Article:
How do you spark and nurture creativity within a corporate organization? It’s easy to get trapped in organizational silos, standard processes and daily routines. Everyone knows the feeling of being stuck, staring at a blank page and not being able to break out, to change perspective, find inspiration and create something truly new.
Having an open mind and space to let your creativity flourish is important in any job – but what if you work in design and your job is to be creative every damn day? If you create product and experiences, something functional and beautiful for others to love, you need a place to experiment, to play, to make things and break things – a sandbox.
Calling All Creators
The idea to set up such a creative playground was born in response to adidas’ ‘Creating the New’ strategy which lays out a clear intention around cities, speed and open source. Under the leadership of Global Creative Director Paul Gaudio, the design team recognized the immense potential in setting up an open source creative hub right in the middle of one of our key cities, channeling on-the-ground exploration and the influence of a wider creator collective into inspiration for the entire brand, shaping adidas’ creative direction.
Choosing Brooklyn for the first Creator Farm enables our design team to connect with and become part of the creative culture that is synonymous with New York. In March 2016, a small core team moved to Brooklyn, taking the first steps in a temporary space and one year later in March 2017, the team of 19 full-time employees, including apparel and footwear designers, storytellers, engineers and innovation experts, moved into the permanent studio in Greenpoint, Brooklyn. The door has always been open for creators – those part of the brand family and those curious about us – and we’ve created a three-month rotation for adidas designers to explore creative concepts and develop their design skills.
I met Paul Gaudio to talk about the Brooklyn Creator Farm and how it can fuel creativity and innovation across the entire brand.
You have described the Brooklyn Creator Farm as a ‘place for creators to create’. Can you explain what you need to build such a place?
Creativity requires time and space to flourish. This is exactly what we have created in Brooklyn. Within the space, we have given the rotating staff, full-time staff and visitors all the tools they need to explore – a full maker lab, a collaborative and open environment, and access to the culture of sport and creativity that only a city like New York can offer. Of course it is the people that make it go and the work we bring into the space that makes it a powerful tool that fuels us.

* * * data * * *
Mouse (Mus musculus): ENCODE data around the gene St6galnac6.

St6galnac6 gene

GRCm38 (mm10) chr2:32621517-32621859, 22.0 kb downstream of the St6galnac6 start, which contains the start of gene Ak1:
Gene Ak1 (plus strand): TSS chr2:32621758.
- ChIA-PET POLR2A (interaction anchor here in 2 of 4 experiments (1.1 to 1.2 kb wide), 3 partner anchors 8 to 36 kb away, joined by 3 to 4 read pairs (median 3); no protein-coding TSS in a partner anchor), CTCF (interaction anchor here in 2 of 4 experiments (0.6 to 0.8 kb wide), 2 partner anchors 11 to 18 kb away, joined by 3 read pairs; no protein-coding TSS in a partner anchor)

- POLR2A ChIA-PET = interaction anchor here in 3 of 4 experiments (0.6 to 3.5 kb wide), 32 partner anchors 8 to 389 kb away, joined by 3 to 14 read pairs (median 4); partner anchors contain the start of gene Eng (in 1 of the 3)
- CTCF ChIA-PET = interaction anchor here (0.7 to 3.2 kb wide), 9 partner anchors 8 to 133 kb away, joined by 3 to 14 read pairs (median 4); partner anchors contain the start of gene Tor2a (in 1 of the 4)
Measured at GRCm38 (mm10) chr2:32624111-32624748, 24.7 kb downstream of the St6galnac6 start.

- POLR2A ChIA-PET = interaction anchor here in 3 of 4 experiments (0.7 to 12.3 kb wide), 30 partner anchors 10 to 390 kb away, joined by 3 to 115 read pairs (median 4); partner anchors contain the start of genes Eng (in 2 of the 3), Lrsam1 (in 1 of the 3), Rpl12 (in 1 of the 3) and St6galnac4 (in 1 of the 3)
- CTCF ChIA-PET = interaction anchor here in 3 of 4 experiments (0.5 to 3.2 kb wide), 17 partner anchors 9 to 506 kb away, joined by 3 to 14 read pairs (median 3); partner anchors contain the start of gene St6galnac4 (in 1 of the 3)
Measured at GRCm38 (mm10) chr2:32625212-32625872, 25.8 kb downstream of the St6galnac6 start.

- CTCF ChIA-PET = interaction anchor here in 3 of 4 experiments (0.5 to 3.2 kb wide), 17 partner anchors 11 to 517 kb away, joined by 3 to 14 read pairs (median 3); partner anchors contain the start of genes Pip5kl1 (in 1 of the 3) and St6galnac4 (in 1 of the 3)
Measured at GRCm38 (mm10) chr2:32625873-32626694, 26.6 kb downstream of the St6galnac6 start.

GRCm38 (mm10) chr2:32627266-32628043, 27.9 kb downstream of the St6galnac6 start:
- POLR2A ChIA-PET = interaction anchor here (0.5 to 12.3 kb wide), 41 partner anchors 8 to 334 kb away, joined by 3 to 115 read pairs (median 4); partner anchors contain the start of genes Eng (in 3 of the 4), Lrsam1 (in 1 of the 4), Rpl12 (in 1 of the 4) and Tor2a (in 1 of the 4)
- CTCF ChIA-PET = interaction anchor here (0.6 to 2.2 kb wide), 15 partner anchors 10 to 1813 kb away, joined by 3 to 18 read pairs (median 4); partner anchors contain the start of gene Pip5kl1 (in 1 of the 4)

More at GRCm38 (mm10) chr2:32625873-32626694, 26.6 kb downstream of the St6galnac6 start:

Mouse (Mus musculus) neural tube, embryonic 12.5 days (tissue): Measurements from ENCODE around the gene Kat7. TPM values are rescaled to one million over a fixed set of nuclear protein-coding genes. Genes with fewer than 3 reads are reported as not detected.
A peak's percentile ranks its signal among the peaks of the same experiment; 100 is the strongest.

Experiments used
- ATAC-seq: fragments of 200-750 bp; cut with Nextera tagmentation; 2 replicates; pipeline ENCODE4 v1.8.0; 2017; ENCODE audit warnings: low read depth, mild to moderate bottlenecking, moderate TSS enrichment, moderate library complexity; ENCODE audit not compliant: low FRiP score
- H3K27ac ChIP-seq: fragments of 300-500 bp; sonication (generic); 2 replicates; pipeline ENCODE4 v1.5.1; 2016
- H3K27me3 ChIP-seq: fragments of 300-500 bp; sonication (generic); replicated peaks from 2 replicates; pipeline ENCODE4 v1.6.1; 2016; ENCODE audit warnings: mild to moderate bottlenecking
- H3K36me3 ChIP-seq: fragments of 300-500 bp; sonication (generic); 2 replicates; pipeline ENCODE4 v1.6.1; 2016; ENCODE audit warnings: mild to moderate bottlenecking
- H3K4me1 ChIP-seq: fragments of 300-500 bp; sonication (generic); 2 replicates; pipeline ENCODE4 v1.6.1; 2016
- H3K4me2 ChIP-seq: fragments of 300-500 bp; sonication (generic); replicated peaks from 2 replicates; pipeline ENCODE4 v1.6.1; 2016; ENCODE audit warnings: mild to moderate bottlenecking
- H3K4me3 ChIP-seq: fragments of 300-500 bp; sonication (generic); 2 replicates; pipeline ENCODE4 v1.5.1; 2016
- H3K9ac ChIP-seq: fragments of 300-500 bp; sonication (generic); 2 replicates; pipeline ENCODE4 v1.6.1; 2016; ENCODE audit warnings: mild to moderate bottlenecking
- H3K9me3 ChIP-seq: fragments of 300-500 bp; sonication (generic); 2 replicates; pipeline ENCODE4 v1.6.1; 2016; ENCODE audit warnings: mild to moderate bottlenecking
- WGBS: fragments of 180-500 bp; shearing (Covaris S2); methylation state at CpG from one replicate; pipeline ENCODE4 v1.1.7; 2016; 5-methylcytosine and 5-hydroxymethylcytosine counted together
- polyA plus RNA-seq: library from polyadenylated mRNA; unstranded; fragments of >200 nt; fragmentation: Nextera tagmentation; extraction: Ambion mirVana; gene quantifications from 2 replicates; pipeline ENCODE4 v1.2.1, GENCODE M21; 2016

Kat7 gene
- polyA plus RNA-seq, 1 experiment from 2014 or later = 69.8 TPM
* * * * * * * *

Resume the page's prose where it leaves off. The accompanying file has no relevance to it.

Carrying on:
Why is working at the Brooklyn Creator Farm different from the traditional way of working?
Working at the Farm requires a mindset shift. The people working there at any one time are from all over the brand – breaking out of their traditional processes and silos and collaborating with new people with different perspectives. This is exciting, and leads to new discoveries, new approaches and new creative influences in the brand.
We are never done – always a work in progress – always asking questions.
How do you ensure that the Brooklyn Creator Farm doesn’t become an ivory tower, but is plugged into the external and internal creator network?
The Farm is an open source creative hub. It is a great place to bring new ideas in from the outside, or even new ideas from one part of the brand to another. One recent example is the Farm working directly with our basketball team to reimagine the basketball shoe. People from design, development and product marketing are collaborating with designers on rotation from adidas Originals, running and training – but also folks from James Harden to Lincoln High School athletes, to cut this new path across sport culture. We’ve worked in a similar fashion with our skate team and women’s team, collaborating with influencers like Mark Gonzalez and Karlie Kloss. We also work with local artists, designers, students, universities like Pratt or FIT and museums like the Brooklyn Museum.
How do you manage to convey the inspiration straight out of Brooklyn into all parts of your organization?
The internal design rotation program is really the best way to ensure that all designers are getting the opportunity to have this new experience. Not only do we see the utility in placing people and projects there, but it’s also a great development opportunity for young designers to learn and grow, or even more established ones to break out of a rut and change perspectives. We have formal development programs that each rotation class participates in and they then rotate back into the design community and share their learnings, insights or experiences. With each rotation, the number of folks who have had these experiences, or who are touched by them, grows.
What is your vision for the Brooklyn Creator Farm in 5/10/50 years?
I see the Farm as a concept. Ideally we have more of them, across several key cities. This will increase our creative footprint and allow for even deeper connection to consumers and culture – this connection is what will propel us in the future. I do imagine that what the Farm(s) become will always be evolving as we learn and grow.
How will adidas change through the Brooklyn Creator Farm?
Like a true creator, we will continue to learn and evolve – we will get smarter, closer to culture, consumers, athletes. The Farm will play a key role in this – breaking down old paradigms, opening up new ideas and new ways of working and giving our internal creators new opportunities to learn, grow and experience those fresh perspectives on the world. I imagine a design team that is even more open and collaborative, but also even more distributed around the globe – living and breathing sport culture.
The Brooklyn Creator Farm: A place for creators to create
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